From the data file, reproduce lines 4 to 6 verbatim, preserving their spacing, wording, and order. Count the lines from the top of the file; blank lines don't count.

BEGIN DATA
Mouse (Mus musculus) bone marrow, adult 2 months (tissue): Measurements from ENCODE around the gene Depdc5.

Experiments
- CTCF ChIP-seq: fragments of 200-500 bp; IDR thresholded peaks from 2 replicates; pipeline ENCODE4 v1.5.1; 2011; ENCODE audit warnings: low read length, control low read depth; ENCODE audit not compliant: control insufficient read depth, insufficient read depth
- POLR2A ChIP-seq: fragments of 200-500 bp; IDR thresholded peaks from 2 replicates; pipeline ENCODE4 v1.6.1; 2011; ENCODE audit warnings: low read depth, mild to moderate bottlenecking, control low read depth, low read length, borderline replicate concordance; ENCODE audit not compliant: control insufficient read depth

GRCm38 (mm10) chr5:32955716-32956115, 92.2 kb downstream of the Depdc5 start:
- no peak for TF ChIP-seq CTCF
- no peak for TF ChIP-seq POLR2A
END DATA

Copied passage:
- POLR2A ChIP-seq: fragments of 200-500 bp; IDR thresholded peaks from 2 replicates; pipeline ENCODE4 v1.6.1; 2011; ENCODE audit warnings: low read depth, mild to moderate bottlenecking, control low read depth, low read length, borderline replicate concordance; ENCODE audit not compliant: control insufficient read depth

GRCm38 (mm10) chr5:32955716-32956115, 92.2 kb downstream of the Depdc5 start:
- no peak for TF ChIP-seq CTCF